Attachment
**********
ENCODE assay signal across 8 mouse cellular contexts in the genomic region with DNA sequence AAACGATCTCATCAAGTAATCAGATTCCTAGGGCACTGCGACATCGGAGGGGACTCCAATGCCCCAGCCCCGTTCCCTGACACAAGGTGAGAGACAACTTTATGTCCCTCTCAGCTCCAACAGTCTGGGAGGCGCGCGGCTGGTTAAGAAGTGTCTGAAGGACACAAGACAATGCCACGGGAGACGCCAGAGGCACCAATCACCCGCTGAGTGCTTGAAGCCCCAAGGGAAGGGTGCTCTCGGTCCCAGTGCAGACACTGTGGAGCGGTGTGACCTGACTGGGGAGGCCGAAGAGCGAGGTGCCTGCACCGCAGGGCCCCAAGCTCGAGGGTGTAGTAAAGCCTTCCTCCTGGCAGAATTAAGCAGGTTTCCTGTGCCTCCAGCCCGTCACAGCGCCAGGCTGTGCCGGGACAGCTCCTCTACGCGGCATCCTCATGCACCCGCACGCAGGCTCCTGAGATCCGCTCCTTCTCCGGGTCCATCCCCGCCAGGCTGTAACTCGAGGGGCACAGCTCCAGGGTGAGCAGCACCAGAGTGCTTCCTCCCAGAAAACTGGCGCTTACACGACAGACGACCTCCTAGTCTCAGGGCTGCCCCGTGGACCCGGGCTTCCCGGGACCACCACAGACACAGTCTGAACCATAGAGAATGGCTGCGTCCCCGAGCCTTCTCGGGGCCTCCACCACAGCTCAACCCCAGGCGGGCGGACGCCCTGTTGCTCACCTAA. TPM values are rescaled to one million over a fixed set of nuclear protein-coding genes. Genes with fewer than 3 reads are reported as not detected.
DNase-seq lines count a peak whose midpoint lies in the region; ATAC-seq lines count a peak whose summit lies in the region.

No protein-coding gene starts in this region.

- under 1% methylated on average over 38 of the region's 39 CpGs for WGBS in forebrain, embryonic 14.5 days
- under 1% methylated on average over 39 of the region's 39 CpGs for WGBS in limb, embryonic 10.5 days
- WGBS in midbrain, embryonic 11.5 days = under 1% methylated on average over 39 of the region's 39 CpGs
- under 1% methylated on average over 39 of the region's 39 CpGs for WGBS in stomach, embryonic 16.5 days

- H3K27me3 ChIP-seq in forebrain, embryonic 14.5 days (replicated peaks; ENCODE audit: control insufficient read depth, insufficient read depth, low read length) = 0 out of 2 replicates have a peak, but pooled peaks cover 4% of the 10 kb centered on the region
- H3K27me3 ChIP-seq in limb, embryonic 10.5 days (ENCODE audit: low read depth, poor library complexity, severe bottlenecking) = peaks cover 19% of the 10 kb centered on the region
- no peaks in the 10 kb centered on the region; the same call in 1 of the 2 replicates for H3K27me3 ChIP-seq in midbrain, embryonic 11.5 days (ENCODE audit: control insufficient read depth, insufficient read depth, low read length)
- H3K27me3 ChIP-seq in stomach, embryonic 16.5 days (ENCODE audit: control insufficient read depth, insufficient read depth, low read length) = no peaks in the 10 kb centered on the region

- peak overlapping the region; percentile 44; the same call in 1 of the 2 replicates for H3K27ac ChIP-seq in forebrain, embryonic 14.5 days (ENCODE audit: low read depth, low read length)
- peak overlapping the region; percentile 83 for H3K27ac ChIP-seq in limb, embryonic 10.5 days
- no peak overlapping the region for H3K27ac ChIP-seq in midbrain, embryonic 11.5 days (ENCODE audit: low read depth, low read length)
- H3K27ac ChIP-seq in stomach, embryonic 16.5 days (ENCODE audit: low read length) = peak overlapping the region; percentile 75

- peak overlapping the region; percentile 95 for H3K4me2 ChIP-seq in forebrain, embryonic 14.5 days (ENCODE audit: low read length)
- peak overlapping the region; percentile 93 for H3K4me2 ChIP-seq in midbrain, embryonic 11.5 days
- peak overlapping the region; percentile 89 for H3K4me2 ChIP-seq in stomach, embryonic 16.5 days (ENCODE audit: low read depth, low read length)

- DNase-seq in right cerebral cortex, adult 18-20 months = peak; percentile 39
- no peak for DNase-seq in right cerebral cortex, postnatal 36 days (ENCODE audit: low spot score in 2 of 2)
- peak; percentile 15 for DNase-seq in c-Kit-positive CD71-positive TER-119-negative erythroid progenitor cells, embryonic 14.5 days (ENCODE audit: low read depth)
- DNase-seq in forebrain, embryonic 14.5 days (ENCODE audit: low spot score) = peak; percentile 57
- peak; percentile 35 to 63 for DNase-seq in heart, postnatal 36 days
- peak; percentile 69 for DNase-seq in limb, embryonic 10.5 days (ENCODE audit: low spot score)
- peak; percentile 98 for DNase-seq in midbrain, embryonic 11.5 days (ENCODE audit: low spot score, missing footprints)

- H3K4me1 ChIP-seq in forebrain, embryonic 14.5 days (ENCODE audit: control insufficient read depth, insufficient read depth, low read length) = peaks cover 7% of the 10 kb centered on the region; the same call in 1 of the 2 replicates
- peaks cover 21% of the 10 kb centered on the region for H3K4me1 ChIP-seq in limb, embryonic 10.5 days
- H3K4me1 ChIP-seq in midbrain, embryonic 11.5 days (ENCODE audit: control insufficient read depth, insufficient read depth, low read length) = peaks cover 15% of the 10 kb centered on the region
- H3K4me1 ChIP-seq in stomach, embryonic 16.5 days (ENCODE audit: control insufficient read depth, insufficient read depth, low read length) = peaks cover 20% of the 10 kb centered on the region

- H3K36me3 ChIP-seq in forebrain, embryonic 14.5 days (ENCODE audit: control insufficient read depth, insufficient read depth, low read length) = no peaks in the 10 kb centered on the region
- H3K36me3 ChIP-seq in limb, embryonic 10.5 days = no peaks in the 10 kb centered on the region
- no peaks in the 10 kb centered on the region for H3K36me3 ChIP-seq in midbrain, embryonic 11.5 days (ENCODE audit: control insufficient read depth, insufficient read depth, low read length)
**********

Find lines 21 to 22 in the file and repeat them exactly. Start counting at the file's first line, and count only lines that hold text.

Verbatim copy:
- peak; percentile 15 for DNase-seq in c-Kit-positive CD71-positive TER-119-negative erythroid progenitor cells, embryonic 14.5 days (ENCODE audit: low read depth)
- DNase-seq in forebrain, embryonic 14.5 days (ENCODE audit: low spot score) = peak; percentile 57